Tuesday, 01 December 2015

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Heritage bid could raise Lake District house prices

A new report has raised hopes that the Lake District’s World Heritage bid could raise house prices in the county.

Lake District aerial photo

The recent report from the UK’s National Commission for Unesco found that the economic benefits of world heritage status “include regeneration and stimulation of new investment and house price rises”.

The authors say one specific consequence is likely to be the arrival of more high-spending tourists, particularly from Asia.

A report in the Financial Times on Saturday said there was already an 18 per cent premium for homes within the boundary of a national park and an eight per cent premium for properties within three miles of a park, according to research on housing in 10 of the UK’s national parks released by Nationwide Building Society.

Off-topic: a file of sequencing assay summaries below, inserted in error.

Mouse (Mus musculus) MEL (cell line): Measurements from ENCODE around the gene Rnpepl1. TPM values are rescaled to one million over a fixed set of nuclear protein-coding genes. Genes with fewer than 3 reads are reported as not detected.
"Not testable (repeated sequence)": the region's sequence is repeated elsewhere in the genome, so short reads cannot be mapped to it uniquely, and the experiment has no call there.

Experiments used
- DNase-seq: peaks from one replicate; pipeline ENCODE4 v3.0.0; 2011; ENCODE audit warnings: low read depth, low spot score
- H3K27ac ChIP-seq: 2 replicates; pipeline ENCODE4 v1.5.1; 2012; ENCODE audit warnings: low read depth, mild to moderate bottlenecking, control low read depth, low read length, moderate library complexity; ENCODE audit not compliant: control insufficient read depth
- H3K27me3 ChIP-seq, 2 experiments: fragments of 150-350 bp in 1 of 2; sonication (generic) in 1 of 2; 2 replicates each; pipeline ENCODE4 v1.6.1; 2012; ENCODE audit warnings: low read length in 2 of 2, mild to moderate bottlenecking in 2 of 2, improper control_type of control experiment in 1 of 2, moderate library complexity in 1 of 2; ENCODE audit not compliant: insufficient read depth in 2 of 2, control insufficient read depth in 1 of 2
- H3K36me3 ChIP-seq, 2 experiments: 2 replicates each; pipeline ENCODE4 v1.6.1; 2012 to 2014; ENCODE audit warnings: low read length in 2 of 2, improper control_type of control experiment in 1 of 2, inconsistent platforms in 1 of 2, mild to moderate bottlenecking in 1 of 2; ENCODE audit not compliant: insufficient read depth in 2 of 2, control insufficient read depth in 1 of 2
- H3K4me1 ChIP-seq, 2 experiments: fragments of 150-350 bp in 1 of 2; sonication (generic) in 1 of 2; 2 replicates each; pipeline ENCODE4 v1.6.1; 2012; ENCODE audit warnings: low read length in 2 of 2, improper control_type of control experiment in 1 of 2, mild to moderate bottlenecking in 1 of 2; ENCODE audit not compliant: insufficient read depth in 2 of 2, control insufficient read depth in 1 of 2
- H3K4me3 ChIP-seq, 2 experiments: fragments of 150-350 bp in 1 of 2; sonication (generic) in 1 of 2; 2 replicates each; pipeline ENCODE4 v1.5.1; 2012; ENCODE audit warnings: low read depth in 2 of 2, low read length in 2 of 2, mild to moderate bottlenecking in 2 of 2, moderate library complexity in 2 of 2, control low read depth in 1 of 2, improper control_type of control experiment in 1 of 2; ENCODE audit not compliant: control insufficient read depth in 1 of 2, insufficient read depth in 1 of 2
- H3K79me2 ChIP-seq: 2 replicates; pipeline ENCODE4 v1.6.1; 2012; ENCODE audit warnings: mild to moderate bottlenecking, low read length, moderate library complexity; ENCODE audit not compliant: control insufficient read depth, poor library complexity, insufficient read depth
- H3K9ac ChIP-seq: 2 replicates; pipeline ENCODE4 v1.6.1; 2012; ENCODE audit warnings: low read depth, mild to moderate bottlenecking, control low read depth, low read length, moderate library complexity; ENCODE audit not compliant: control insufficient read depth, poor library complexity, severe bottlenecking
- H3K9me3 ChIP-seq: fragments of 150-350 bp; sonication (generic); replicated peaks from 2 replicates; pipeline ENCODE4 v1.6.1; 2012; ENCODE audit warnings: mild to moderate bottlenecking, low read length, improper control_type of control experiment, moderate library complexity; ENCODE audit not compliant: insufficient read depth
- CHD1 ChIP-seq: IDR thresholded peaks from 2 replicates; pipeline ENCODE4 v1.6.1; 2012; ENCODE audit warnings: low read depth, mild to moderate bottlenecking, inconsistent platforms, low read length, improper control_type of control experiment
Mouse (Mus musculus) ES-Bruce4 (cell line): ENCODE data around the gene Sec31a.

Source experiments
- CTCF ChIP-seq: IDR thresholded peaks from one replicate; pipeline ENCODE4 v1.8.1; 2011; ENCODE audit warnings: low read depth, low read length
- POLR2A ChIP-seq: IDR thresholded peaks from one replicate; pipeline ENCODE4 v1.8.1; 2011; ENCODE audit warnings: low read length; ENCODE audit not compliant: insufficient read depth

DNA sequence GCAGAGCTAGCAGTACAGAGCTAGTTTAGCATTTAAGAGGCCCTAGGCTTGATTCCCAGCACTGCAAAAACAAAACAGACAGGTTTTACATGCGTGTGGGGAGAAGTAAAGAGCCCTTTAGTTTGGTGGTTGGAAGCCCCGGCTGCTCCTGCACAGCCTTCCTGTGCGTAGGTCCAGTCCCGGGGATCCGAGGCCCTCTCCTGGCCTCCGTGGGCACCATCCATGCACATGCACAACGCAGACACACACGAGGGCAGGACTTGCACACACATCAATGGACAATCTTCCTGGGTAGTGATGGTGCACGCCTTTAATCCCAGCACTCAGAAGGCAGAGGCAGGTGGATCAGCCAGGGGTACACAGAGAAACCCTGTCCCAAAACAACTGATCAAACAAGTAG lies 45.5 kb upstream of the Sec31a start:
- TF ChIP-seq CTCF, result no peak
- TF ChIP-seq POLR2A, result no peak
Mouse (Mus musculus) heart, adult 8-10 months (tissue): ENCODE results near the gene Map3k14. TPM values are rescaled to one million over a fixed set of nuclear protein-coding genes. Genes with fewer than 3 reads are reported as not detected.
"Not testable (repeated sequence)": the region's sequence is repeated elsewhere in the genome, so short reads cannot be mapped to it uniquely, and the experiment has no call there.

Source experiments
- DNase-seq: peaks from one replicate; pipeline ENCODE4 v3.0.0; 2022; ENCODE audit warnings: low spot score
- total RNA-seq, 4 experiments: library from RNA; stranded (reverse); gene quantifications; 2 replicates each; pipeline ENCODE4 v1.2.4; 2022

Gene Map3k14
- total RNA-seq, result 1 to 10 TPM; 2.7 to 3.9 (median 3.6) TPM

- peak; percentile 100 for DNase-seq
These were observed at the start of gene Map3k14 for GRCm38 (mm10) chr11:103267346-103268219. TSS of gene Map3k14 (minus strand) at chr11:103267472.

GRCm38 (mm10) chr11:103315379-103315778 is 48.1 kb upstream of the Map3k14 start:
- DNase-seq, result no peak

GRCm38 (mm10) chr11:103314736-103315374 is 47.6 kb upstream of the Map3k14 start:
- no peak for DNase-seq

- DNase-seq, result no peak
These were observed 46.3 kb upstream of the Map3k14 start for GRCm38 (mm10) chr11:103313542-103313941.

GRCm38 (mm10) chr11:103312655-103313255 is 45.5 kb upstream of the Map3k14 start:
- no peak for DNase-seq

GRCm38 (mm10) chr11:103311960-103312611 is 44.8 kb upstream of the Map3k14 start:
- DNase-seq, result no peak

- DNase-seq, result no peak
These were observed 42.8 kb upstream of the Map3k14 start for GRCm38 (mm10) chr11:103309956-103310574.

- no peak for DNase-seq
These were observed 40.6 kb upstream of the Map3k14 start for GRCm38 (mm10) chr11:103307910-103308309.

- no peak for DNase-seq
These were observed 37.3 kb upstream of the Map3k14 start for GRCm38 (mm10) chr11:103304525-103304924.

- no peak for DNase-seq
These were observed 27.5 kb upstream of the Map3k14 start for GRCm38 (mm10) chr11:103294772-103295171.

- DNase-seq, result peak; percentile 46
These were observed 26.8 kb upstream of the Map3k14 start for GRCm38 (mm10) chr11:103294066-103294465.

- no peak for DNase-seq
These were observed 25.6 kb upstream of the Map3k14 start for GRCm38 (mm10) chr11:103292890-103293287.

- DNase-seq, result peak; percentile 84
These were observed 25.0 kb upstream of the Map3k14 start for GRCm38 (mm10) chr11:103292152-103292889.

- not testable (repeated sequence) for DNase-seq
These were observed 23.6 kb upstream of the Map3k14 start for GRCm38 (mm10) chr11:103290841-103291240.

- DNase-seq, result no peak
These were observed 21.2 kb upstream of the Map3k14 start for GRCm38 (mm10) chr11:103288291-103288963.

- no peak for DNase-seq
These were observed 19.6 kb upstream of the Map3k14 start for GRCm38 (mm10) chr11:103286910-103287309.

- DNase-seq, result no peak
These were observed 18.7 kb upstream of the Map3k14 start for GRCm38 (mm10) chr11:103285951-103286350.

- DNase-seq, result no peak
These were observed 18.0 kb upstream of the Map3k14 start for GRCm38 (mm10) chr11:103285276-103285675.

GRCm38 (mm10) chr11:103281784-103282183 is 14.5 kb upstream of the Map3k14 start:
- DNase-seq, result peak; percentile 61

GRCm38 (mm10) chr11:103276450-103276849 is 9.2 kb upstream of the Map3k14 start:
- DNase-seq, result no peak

Nationwide said the average house price in the Lake District park stands at £253,000.

David Benjamin, managing director of Fine and Country estate agency in the Lake District, doubted whether Unesco recognition will inflate house prices across the board in a stable, and quiet, market.

“But if the Lake District secures world heritage status, the award could push up the prices of cottages and other houses suitable for holiday lets,” he said. “There has traditionally been a big demand for nice houses in attractive villages – whether inside or outside the boundary of the park – from people living within a couple of hours’ drive of the Lake District: Manchester, Leeds, Liverpool and as far south as Cheshire. Then there is a big gap until you get to London and the southeast, with people often cashing in their high-value homes to buy into a quieter lifestyle here, sometimes working partly from home.”

The Financial Times report also said the Lake District had gained a reputation as a ‘foodie’ destination over the past decade.

“[Cartmel, in particular] is a magical medieval village in a beautiful setting,” said Simon Rogan, a Michelin-starred chef who runs three restaurants there, including the celebrated L’Enclume.

Rogan, from Southampton, is due to take over the restaurant at Claridge’s hotel in London next month but plans to keep his home and farm just outside Cartmel. “The Lake District is a safe and unpolluted environment for bringing up a family,” he said.


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